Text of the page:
… click finish:
… and we will have an REPL environment that looks like this:
Running Groovy scripts (REPL Style)
In the environment shown above, if we click on the Compile and execute code button, we will see the execution result in the purple panel (which in this case is the global answer to everything: 42)
Since this is a Groovy environment, we can write and execute any valid Goovy commands. For example:
… same output using Goovy’s equivalent of C# Lamda methods:
Here is a simple script to get all methods available in the String class:
.. similar output in one line of code (isn't Groovy great?):
OK, so what is happening under the scenes?
In the 2nd Eclipse, when a *.g2 file is opened, an instance of the MultiPageEditor will be created.
Back into the original/host Eclipse, the main changes on the MultiPageEditor.class file are the use of the MyEditor class:
... on the page0 (first tab):
It is on the MyEditor class that all the Goovy REPL functionality was implemented:
The MyEditor class extends the GroovyEditor with a number of extra variables that will be made available to the Groovy script:
The G2 editor GUI is created on createPartControl method which will:
- Create a SashForm and assign it to the provided parent
- Add a Button with a callback to compileAndExecuteCode method
- Add a StyledText and make it purple (this will be used to show the execution result)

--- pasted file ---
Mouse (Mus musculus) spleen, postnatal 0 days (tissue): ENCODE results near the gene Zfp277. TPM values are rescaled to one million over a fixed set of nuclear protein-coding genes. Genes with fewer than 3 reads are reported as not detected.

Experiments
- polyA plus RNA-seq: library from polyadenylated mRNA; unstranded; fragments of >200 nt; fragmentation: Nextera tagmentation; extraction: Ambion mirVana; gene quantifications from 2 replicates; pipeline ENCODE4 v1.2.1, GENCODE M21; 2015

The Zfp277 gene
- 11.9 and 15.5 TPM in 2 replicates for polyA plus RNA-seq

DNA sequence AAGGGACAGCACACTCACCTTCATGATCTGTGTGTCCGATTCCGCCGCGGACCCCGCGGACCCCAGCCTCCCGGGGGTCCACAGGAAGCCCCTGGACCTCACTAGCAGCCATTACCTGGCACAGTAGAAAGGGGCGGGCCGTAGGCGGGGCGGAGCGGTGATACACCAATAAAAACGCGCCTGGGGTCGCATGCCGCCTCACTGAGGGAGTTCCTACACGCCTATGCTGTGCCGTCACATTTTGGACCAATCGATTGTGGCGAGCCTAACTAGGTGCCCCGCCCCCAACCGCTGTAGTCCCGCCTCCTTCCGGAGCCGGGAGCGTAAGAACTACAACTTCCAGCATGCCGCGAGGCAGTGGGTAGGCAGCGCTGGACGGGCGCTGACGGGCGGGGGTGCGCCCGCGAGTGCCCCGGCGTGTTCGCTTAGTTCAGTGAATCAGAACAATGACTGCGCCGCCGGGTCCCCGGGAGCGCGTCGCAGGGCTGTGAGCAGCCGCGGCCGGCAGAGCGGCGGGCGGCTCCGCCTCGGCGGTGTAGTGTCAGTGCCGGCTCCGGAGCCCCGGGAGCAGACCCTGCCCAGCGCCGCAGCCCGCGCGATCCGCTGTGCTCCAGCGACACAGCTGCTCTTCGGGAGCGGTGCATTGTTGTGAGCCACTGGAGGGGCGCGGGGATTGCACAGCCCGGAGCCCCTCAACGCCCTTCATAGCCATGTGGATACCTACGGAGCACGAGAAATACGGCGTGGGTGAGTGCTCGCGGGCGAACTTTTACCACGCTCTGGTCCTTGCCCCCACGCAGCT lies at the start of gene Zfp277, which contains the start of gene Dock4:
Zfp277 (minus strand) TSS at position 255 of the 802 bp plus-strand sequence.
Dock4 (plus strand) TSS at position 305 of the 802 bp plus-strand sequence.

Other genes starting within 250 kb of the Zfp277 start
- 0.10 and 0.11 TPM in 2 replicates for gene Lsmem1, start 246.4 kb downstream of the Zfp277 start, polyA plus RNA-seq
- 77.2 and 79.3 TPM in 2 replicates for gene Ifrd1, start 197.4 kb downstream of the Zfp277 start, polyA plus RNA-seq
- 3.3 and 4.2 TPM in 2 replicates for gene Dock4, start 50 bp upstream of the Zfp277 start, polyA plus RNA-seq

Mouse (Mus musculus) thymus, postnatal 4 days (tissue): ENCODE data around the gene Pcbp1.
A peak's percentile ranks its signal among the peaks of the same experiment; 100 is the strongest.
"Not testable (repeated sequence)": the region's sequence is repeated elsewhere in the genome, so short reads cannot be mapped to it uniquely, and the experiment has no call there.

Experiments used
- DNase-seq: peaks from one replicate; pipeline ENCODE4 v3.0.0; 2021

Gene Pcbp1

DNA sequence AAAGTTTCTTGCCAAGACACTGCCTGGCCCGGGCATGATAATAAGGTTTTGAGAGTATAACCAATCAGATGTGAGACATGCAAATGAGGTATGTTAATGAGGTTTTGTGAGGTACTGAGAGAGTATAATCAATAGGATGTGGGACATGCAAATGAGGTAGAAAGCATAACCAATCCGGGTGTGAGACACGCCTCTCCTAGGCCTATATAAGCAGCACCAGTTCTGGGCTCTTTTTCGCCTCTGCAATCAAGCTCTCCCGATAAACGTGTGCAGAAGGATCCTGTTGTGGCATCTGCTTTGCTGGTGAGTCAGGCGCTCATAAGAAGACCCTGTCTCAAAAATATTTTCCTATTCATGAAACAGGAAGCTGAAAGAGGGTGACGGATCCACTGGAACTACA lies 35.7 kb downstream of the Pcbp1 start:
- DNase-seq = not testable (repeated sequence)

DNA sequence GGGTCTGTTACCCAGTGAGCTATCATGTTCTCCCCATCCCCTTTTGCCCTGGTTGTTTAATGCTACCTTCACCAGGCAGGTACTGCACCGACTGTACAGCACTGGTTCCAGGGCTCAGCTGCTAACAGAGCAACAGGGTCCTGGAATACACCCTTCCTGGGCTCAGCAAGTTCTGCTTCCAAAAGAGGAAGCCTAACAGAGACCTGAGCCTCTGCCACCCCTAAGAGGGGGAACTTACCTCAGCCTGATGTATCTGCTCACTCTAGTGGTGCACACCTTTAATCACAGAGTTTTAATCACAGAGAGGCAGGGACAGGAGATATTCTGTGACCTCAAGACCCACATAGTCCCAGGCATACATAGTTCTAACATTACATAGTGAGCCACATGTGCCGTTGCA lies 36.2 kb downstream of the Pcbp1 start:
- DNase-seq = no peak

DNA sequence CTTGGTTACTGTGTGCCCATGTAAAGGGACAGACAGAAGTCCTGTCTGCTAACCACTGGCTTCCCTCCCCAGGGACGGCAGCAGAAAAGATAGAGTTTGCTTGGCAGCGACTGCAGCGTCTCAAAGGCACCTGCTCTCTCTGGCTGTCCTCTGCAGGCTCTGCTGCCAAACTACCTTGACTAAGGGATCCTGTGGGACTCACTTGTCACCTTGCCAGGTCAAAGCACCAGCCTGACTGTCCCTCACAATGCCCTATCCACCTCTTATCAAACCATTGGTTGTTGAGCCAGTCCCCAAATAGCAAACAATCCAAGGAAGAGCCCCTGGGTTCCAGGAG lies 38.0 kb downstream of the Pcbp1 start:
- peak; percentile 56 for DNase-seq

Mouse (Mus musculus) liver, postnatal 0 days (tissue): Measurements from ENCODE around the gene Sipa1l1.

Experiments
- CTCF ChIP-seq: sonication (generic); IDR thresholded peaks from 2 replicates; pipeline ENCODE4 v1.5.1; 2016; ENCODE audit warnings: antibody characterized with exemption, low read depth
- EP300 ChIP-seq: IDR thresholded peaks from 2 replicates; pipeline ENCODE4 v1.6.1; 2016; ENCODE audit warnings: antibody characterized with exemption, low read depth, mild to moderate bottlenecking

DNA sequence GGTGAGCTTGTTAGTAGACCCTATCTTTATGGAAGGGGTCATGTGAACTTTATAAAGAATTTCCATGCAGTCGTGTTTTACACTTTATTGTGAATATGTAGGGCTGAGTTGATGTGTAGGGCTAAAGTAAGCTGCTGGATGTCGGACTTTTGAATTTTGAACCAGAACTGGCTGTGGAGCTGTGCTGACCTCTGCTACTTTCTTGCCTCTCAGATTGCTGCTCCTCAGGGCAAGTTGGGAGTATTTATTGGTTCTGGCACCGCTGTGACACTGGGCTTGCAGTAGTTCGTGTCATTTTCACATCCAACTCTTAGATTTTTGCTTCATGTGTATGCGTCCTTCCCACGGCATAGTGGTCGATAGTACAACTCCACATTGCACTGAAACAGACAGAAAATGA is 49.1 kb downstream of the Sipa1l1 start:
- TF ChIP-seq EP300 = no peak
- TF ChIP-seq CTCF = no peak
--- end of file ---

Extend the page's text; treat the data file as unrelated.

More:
- Set a number of variables (based on the currently available objects)
The compileAndExecuteCode method is used to execute the compileAndExecuteCode_InGuiThread in the current UI thread (so that any uses of UI objects don’t throw ‘thread access exceptions’):
The compileAndExecuteCode_InGuiThread will:
- Get the current text from the TextEditor
- Create a Binding object and assign a number of very interesting/powerful objects to it:
- shell: the actual main Eclipse UI shell object (for example its text field is the title of Eclipse)
- composite: main/host panel for the current Editor
- editor: the current editor object
- workbench: Eclipse Workbench object (same as calling PlatformUI.getWorkbench() from code)
- Display: the UI Display objet
- testGroovy: an Goovy class (more details bellow
- Create a GroovyShell object that uses the current plug-in ClassLoader (which means that we will have access (from the groovy scripts) to all the currently loaded plug-in jars/classes)
- Execute/eval the text we got from the TextEditor
- Set the output panel with the result (or any compilation/execution errors)
In practice this setup means that we can write scripts using the objects set in the Binding object, for example the shell object:
Another really cool feature/capability, is that it is also possible to have a native groovy class:
… created from Java:
… added to the Groovy’s Binding object:
… and accessed by the real-time Groovy execution environment:
Here are the default values of the TestGroovy class:
… which can be changed and viewed like this:
This last part is REALLY interesting/powerful, since it means that we can develop an groovy based API in real-time (2nd Eclipse instance), which is then added to the host eclipse instance (i.e. the plugin-code)
Btw: I’m pretty sure there are easier ways to do this, and it would be great if I could get some help with the next versions (for example I had probs using the GroovyEditor outside an Eclipse Editor/Page environment and I was not sure how to enable CodeComplete/Intelisense to the GooryEditor)
To deploy this I created an Feature and UpdateSite project (which once the plug-in is a bit more mature, I will find a location to host it in a public environment)
This is just the beginning....
Eclipse coding here we go....